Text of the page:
“In Malaysia, we see more mass affluent and retail investors who invest in asset management. The [amount of] funds being managed is also increasing. More corporates and institutions are putting funds with asset management firms, some in unit trusts, and some in [private] mandates,” Ho observes.

To cater for more affluent investors, RHBAM plans to offer more innovative products. An example is the RHB-OSK Pre-IPO Special Situation Fund 2, which Ho says has been quite well received by its customers since it was launched in June 2014. 

“We launched an innovative fund last year. It is the second series of the one we did in 2011 to a feeder fund managed out of our Singapore office. It has become very popular, with a good take-up rate,” he says.

The RHB-OSK Pre-IPO Special Situation Fund 2 feeds into a private equity fund aimed at achieving long-term capital appreciation through pre-IPO and special situation investments. The minimum investment amount of RM50,000 has allowed retail investors to have exposure to private equity investments, which are normally reserved for the high net worth segment.

As for its other offerings, RHBAM currently has the sixth largest market share in the private retirement scheme (PRS) industry, with RM27 million in AUM. Ho says the company is planning to launch two Islamic funds and three conventional funds by the second quarter of this year. 

“We will have three core funds and two non-core funds. For the non-core funds, one will be an aggressive fund while the other will be a moderate strategy fund. Our new PRS funds will have mandates that mirror our existing funds that have been successful,” he adds. 

Targeting high net worth individuals

Ho believes that the high net worth group will be an important part of RHBAM’s growth, as Malaysian investors become more sophisticated. “Generally, Malaysian investors are not as exposed. They are more conservative and would rather stick to traditional products. But this is changing,” he observes.

This year, the fund house is looking to grow its high net worth client base to reach its AUM goal. Ho says it plans to market more products to clients across the region.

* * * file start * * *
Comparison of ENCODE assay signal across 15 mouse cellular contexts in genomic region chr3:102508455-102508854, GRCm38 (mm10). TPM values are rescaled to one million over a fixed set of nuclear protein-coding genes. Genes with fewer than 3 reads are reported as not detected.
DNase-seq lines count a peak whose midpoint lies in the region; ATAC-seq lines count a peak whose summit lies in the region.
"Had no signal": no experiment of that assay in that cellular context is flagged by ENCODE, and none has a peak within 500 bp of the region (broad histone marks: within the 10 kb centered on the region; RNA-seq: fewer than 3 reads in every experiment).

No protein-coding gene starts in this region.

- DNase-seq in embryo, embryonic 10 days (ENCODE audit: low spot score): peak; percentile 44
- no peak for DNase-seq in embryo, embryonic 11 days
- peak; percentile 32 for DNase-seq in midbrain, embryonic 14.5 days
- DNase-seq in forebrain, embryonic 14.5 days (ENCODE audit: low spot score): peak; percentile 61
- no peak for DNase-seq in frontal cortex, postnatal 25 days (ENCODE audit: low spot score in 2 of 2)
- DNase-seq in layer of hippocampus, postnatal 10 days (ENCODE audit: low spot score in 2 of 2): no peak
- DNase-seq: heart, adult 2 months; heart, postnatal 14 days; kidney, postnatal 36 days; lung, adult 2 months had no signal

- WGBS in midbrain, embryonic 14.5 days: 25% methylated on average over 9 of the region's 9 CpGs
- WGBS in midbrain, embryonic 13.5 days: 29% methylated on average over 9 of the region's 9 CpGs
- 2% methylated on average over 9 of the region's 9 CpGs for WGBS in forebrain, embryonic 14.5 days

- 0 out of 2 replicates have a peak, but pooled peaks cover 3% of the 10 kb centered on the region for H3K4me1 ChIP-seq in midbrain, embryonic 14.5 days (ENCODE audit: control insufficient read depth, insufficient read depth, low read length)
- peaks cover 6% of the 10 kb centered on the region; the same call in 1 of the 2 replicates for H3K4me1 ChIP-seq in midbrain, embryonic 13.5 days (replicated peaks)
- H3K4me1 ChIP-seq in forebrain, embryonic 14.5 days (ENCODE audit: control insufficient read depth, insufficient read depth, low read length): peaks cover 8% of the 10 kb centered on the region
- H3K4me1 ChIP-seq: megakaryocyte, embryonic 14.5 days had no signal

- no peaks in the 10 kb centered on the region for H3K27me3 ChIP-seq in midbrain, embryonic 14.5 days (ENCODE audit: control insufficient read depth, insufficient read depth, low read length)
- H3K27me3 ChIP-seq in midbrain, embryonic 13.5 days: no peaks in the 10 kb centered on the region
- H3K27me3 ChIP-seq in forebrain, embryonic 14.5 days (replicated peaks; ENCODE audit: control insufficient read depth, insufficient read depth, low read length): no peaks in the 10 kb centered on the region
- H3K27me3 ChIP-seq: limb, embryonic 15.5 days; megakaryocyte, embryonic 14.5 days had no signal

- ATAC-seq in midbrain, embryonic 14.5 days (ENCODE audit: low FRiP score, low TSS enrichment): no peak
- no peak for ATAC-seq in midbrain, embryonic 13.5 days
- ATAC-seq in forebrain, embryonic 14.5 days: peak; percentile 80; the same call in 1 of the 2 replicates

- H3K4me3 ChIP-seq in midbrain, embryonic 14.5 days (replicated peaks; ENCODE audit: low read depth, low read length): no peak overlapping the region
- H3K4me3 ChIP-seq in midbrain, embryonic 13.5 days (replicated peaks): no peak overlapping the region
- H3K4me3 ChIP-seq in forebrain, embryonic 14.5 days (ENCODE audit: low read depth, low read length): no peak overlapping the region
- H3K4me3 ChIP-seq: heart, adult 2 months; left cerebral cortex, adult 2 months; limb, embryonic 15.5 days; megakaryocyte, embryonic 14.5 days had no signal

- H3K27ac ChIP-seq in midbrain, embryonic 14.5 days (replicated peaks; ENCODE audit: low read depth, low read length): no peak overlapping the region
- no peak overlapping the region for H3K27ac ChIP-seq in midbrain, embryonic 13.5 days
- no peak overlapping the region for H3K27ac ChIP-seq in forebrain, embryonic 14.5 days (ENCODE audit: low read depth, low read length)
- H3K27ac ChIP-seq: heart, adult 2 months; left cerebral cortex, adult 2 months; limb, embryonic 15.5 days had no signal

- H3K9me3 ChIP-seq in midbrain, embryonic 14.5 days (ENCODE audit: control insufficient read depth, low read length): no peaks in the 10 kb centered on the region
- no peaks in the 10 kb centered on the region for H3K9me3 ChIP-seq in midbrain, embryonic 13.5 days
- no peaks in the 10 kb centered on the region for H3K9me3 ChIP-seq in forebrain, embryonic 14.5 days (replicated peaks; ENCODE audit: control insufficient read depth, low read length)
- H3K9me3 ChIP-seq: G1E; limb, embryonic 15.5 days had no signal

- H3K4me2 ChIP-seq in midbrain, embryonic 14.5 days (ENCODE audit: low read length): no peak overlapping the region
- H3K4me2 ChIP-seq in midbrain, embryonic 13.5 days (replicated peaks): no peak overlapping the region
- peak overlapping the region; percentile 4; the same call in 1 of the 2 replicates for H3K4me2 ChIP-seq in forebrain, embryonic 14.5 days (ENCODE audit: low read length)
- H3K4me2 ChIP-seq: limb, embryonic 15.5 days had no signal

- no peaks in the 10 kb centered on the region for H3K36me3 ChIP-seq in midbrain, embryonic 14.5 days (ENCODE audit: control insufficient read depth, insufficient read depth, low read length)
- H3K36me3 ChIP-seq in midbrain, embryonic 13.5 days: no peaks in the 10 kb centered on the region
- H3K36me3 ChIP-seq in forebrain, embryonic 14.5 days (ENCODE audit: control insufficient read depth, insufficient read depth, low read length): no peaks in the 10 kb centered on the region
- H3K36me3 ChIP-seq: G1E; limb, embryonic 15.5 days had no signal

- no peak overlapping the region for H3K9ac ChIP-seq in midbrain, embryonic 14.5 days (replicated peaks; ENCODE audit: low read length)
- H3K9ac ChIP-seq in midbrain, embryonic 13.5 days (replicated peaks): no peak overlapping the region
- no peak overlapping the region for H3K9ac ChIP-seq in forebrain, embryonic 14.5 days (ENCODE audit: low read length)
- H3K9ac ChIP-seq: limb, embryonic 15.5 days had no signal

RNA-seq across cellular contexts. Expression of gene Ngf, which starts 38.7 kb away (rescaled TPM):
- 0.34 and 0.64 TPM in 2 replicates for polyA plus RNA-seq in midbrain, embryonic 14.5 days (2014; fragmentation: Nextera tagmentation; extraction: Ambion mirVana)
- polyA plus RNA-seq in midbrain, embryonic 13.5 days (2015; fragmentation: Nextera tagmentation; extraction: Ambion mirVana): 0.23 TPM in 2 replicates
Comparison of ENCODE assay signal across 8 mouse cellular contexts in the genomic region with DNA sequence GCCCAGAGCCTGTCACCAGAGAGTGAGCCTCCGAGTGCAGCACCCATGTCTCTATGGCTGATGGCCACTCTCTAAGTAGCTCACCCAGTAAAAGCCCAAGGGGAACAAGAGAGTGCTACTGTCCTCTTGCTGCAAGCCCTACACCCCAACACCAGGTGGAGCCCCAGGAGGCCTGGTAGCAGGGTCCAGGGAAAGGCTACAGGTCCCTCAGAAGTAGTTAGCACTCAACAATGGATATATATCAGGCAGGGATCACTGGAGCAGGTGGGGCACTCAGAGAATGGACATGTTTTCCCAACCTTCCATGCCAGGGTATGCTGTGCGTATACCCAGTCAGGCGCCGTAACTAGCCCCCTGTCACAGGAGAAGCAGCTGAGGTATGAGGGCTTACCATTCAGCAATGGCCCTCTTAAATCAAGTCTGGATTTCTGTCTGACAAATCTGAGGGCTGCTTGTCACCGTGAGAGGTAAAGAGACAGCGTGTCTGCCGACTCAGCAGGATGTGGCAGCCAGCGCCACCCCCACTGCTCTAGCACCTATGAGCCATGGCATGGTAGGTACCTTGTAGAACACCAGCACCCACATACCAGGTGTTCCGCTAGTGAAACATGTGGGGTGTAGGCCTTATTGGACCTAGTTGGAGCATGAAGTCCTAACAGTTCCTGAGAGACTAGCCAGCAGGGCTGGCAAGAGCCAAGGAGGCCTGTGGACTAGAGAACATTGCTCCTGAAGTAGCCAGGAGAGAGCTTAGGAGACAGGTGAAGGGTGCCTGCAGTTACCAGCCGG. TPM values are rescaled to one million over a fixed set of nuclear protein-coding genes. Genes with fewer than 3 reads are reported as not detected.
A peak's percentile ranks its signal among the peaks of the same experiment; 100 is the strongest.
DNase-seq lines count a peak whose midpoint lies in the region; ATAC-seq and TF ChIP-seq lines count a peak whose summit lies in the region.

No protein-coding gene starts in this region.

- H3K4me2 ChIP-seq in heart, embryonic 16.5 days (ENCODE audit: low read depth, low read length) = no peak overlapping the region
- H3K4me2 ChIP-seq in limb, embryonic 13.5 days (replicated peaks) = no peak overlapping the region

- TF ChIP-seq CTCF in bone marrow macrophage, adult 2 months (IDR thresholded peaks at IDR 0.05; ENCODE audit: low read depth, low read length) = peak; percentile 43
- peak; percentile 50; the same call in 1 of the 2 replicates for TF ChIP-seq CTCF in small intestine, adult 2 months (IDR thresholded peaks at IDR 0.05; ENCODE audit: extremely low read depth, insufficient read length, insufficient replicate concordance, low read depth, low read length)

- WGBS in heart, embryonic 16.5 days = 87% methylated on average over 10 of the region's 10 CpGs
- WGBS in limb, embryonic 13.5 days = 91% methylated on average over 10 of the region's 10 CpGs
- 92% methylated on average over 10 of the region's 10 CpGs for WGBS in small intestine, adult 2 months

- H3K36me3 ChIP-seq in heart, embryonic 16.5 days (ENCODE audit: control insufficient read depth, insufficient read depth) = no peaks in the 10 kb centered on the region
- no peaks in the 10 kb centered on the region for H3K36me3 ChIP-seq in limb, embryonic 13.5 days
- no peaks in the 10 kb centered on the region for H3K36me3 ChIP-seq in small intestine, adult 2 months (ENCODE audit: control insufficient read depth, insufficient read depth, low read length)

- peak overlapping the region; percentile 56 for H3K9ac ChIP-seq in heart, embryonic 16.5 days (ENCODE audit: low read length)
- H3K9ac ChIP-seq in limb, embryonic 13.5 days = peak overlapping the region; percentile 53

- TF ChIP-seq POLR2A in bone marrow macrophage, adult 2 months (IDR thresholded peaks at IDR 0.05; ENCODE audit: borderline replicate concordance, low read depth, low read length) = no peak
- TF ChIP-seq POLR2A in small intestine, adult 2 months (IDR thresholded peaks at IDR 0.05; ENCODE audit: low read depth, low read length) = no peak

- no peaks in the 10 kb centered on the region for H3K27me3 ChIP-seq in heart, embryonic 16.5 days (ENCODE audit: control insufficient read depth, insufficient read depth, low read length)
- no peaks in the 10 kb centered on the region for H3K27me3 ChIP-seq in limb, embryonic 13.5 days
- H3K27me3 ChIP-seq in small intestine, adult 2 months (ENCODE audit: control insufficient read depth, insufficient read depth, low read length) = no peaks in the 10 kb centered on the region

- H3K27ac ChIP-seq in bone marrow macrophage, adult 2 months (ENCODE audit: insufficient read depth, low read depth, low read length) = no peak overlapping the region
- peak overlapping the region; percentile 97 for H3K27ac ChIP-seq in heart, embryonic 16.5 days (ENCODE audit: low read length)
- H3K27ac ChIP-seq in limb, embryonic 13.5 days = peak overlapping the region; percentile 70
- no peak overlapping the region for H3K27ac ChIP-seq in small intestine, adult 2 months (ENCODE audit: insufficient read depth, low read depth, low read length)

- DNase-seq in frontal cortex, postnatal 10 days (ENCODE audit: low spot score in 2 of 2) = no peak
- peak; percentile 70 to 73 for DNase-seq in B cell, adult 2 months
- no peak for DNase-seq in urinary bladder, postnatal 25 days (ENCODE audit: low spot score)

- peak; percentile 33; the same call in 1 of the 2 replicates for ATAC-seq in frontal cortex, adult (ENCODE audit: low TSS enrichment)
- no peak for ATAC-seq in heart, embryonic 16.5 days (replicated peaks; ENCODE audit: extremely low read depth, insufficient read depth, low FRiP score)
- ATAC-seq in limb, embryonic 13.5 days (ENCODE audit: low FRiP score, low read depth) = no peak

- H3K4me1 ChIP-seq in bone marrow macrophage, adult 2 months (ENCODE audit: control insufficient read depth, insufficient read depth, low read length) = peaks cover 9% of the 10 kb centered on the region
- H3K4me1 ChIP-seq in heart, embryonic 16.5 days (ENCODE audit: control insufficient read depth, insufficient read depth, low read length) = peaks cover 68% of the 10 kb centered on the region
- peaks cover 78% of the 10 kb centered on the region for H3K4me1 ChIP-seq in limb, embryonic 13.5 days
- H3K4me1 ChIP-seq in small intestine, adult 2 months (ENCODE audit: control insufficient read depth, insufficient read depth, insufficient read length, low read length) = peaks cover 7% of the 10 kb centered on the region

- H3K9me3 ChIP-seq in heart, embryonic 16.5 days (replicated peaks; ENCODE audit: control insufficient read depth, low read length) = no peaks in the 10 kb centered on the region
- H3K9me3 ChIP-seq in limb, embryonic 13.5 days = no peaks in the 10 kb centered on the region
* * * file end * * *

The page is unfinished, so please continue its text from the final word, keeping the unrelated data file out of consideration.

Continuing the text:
“For the high net worth segment, we are looking at a mandate of preserving income and for retirement. It could be a very simple absolute return mandate covering Malaysia, regional markets or Asia ex-Japan.

It could be a balanced or a pure equity mandate,” he adds.

“We foresee the bulk of the demand looking for mandates that provide a consistent dividend payout and a capital growth element as well.”

To capitalise on this, RHBAM will begin offering products in the alternative investment space, where demand has been growing. 

“We plan to introduce real estate funds that provide you regular income over time, which is available to high net worth clients. We might even offer hedge funds, subject to regulatory approval,” says Ong.

Ho is quick to emphasise that introducing innovative products does not necessarily mean higher risk. “When we say innovative products, it is not a hard to understand, complicated or risky product. It is one that has a successful strategy and which has been implemented elsewhere, but not in Malaysia yet.

“It does not mean traditional products are less risky; they are [only] perceived  as such because investors are familiar with them. The financial crisis taught us a good lesson — that whatever strategy we implement, it must be a simple strategy, especially [when it is] offered to retail investors.” 

 

This article first appeared in Personal Wealth, a section of The Edge Malaysia, on February 16 - 22, 2015.